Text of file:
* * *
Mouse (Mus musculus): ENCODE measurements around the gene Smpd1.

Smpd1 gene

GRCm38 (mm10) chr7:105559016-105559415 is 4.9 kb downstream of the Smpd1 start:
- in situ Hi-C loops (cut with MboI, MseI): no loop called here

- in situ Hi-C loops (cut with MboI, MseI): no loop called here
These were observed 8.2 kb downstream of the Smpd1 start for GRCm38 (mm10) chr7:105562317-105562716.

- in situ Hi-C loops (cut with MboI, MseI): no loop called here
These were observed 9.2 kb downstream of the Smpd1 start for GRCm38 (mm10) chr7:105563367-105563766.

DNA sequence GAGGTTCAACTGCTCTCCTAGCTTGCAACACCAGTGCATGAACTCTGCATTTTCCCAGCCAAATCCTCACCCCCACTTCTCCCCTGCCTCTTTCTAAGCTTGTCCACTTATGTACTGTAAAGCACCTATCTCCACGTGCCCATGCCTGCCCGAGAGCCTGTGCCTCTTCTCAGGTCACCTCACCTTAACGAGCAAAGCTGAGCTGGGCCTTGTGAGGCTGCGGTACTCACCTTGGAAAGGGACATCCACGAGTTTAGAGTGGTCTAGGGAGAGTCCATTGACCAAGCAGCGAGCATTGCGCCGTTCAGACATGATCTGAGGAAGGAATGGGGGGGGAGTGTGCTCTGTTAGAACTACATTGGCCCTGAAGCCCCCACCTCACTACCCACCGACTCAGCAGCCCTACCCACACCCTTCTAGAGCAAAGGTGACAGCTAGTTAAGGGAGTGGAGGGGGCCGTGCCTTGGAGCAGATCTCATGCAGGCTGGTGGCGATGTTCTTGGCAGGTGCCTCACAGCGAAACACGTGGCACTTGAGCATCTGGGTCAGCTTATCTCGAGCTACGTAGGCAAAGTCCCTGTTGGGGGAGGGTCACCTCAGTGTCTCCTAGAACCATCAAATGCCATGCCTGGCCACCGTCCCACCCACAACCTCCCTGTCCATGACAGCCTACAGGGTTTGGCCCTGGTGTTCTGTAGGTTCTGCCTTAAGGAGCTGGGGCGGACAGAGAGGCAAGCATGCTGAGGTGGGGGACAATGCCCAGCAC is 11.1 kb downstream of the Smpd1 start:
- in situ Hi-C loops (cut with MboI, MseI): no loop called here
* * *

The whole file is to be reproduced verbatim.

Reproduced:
Mouse (Mus musculus): ENCODE measurements around the gene Smpd1.

Smpd1 gene

GRCm38 (mm10) chr7:105559016-105559415 is 4.9 kb downstream of the Smpd1 start:
- in situ Hi-C loops (cut with MboI, MseI): no loop called here

- in situ Hi-C loops (cut with MboI, MseI): no loop called here
These were observed 8.2 kb downstream of the Smpd1 start for GRCm38 (mm10) chr7:105562317-105562716.

- in situ Hi-C loops (cut with MboI, MseI): no loop called here
These were observed 9.2 kb downstream of the Smpd1 start for GRCm38 (mm10) chr7:105563367-105563766.

DNA sequence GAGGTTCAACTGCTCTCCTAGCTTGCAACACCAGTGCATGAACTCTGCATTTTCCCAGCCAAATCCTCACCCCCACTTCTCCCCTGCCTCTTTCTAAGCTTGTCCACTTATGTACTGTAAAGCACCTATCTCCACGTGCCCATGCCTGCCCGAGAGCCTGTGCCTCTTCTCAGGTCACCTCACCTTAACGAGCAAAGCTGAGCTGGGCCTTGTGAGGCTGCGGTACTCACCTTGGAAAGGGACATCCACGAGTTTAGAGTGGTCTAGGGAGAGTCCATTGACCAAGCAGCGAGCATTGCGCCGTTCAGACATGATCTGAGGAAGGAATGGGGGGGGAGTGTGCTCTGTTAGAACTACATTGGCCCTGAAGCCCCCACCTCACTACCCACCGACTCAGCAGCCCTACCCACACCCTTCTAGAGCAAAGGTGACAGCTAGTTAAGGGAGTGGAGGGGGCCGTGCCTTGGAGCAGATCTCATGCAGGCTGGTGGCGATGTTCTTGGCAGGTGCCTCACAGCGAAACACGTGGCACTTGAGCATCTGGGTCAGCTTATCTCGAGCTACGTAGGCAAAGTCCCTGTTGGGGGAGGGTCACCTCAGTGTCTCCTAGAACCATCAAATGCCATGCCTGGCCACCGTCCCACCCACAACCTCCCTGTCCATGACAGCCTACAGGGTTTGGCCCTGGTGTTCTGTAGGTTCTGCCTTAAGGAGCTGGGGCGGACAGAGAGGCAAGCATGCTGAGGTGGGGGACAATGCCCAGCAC is 11.1 kb downstream of the Smpd1 start:
- in situ Hi-C loops (cut with MboI, MseI): no loop called here